We have been suspended production temporarily in Russia, Finland and in the U.S., and this has been mainly driven by the local coronavirus restrictions. And now at the moment, all the factories are in a mode of up and running except for the Russian factory, which is due to Russian national holiday. But otherwise, we have the preparedness to run the production and having safety measures in place.

Regarding the financial situation, our Board of Directors proposed the AGM to divide our dividend into 2 halves. And the first half, EUR 0.79 per share has been paid already, and for the rest, the Board has authorization to decide additional payment and timing until the next AGM.

We have also carefully reviewed our CapEx plan for this year. It was already on a lower -- much lower level compared to previous year, and we have taken down the CapEx up -- down to EUR 170 million. Unfortunately, majority of that is already being spent during the first half, and they are mainly related to completing our strategic investments in Dayton and regarding the Spanish test track. And we continue to look at all the CapEx spend in a very careful manner. We have taken actions to further strengthen our liquidity position. And it's also important at this time to have the strong balance sheet which is supporting us through this challenging and difficult times.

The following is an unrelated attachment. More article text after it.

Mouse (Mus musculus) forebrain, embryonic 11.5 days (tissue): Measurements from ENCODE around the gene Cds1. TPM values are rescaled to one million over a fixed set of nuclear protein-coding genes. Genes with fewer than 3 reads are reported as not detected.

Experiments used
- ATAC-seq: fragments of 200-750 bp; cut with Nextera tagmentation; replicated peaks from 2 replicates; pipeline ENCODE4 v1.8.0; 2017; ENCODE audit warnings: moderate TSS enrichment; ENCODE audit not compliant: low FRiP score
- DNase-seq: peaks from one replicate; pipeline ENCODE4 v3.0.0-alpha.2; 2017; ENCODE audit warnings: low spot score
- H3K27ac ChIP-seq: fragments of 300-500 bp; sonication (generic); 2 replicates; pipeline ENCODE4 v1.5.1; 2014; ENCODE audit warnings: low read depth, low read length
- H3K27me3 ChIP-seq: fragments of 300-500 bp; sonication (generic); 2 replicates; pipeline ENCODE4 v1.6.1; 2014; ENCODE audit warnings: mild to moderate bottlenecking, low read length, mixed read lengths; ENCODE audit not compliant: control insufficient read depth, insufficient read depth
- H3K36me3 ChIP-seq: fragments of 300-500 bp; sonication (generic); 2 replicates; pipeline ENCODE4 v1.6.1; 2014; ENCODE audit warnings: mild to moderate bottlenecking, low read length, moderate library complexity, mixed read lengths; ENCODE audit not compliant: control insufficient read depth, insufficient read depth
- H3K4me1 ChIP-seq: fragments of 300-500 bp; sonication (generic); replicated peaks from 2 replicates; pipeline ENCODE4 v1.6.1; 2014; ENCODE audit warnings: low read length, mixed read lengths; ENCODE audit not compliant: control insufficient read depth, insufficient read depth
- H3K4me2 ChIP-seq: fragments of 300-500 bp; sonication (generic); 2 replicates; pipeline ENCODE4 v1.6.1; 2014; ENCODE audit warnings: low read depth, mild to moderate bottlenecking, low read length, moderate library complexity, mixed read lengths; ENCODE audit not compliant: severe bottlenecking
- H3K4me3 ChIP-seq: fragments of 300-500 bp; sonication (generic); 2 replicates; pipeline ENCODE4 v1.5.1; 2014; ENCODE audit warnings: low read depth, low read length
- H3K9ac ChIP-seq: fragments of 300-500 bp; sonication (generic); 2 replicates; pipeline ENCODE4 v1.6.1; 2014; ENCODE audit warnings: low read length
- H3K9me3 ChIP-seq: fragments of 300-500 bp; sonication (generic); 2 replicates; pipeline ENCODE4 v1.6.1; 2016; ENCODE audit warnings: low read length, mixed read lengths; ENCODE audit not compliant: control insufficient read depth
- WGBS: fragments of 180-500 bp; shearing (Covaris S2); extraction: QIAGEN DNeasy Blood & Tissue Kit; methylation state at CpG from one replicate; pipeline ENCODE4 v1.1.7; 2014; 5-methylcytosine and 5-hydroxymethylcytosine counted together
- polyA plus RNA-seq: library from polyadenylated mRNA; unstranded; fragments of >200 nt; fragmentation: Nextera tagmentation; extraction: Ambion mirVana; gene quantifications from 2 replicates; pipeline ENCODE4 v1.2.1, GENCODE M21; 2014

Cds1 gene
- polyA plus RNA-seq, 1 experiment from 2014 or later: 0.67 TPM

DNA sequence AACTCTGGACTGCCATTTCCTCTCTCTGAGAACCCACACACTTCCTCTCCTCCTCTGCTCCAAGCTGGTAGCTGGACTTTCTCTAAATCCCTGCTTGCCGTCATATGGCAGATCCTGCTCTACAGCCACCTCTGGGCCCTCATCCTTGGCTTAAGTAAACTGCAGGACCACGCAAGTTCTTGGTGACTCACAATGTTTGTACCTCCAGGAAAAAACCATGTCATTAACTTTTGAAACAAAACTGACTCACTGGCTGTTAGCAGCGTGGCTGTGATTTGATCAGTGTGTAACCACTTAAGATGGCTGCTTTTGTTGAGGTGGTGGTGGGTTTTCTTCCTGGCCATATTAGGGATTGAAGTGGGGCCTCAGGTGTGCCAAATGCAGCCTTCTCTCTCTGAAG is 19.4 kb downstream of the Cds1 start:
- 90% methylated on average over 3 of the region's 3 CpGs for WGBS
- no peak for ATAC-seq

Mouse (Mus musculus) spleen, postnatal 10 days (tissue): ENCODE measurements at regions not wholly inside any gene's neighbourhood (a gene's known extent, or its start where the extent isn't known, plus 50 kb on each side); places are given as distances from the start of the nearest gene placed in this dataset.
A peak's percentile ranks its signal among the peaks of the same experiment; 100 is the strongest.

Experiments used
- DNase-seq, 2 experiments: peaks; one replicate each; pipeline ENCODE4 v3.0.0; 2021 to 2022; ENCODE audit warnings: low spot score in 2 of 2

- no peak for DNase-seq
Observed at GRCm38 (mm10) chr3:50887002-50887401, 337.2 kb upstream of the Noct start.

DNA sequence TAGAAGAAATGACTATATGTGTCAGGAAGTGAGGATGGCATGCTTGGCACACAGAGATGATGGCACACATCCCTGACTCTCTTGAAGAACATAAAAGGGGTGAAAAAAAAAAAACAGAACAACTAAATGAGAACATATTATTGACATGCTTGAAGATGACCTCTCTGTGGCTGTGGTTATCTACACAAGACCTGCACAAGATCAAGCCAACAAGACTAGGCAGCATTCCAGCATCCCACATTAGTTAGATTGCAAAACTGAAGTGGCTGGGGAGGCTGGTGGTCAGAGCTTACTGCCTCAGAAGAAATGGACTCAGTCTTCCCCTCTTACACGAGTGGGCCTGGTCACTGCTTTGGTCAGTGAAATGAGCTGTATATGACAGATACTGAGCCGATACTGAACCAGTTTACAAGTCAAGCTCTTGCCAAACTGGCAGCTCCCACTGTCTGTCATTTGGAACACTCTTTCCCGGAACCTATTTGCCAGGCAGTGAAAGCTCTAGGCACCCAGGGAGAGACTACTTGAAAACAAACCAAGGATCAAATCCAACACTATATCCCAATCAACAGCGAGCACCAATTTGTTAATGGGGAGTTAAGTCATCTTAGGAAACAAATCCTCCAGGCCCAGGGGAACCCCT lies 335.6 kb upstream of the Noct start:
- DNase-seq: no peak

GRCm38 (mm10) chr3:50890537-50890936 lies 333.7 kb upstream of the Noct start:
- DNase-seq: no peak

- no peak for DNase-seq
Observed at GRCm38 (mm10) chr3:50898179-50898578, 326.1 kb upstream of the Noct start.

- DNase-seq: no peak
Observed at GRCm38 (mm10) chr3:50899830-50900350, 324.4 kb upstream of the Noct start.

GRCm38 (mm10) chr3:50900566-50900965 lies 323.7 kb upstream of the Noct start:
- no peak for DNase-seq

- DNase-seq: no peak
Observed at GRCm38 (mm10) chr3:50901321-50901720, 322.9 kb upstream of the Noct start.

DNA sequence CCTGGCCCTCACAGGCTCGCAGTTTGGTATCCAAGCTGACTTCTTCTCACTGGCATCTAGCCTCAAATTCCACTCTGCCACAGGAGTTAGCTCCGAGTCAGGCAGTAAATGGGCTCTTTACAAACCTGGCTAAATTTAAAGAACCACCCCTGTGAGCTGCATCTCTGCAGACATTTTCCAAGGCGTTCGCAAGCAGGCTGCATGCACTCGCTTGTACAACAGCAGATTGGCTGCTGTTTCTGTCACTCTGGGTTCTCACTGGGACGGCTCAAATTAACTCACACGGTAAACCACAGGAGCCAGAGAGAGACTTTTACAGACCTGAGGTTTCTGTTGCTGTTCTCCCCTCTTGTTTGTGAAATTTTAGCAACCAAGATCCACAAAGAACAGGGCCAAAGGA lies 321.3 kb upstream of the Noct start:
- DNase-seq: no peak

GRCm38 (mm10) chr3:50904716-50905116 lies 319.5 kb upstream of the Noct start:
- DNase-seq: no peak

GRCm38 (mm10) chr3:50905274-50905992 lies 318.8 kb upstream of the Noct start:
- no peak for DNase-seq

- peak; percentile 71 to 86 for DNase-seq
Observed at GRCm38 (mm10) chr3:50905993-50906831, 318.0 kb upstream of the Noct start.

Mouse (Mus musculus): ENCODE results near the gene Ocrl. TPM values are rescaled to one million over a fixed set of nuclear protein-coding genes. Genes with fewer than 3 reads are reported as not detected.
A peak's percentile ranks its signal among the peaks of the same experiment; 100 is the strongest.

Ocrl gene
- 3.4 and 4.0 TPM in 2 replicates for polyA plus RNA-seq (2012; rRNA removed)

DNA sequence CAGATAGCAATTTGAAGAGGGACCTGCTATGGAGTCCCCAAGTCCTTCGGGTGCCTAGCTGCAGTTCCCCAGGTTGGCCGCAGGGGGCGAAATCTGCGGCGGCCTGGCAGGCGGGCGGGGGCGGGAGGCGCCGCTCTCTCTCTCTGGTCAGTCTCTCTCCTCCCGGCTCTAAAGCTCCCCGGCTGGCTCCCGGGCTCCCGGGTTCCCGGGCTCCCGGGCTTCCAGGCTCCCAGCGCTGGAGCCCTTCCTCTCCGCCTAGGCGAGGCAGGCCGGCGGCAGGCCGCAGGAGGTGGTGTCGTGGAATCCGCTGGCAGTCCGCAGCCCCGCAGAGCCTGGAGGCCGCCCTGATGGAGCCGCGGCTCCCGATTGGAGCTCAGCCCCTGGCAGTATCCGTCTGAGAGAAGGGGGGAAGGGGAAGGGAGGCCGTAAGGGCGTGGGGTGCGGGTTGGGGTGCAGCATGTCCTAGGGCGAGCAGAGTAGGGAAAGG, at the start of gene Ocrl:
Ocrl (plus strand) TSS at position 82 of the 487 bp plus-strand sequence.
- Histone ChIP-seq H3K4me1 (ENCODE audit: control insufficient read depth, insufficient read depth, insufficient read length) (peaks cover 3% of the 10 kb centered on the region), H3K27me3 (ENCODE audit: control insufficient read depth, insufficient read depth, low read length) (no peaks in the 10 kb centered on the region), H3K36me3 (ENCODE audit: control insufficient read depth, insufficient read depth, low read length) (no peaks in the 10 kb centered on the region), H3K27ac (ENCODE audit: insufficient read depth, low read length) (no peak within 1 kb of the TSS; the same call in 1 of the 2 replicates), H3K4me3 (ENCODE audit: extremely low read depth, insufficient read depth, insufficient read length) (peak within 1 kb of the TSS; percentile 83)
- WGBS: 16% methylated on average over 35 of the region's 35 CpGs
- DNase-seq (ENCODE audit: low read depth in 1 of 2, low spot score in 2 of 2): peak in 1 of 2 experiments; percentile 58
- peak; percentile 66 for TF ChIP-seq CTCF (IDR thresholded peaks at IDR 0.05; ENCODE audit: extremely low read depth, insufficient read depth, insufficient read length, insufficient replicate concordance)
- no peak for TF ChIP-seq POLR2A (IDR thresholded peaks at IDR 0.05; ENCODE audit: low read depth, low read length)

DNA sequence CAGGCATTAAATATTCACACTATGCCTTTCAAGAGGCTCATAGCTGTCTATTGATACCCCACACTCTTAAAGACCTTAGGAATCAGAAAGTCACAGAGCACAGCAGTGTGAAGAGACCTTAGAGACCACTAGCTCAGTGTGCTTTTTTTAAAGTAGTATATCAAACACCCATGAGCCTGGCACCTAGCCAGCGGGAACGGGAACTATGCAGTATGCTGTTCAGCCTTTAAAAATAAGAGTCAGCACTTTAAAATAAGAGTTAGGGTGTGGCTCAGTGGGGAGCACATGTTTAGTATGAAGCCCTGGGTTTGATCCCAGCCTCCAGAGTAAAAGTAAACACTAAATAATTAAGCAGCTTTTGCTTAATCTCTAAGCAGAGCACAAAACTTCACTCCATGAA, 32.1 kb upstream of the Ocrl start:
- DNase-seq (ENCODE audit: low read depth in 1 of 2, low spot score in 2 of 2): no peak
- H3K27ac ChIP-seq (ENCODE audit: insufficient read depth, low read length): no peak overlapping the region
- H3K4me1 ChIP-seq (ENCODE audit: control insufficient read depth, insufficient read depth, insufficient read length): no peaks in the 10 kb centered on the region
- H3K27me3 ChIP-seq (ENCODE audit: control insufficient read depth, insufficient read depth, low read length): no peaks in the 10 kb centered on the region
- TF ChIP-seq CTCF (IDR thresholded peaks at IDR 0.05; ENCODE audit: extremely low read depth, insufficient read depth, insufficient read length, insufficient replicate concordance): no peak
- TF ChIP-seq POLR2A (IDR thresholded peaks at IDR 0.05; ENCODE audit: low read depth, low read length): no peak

Then going to the first quarter performance. It's clear that we are suffering from low volume in Passenger Car Tyres, which is impacting our net sales and operating profit. And the 3 key drivers behind are Russia, coronavirus and winter. In Russia, this is resulting from the actions we have taken to reduce our channel inventory in distribution, and this is according to what we have been announcing already in February. So we are reducing the sale-in and taking actions to improve sell-out support to our customers in order to take the inventory levels to a normal level. And this is mainly related to the winter tire inventories and there in the B segment. And regarding the winter, it's clear that none of our key markets had proper winter. And usually in the first quarter, in Nordics and Central Europe, we are selling the winter volumes, which are being replenished directly to the retail. And usually, in the first quarter, we start the Russian deliveries to the channel.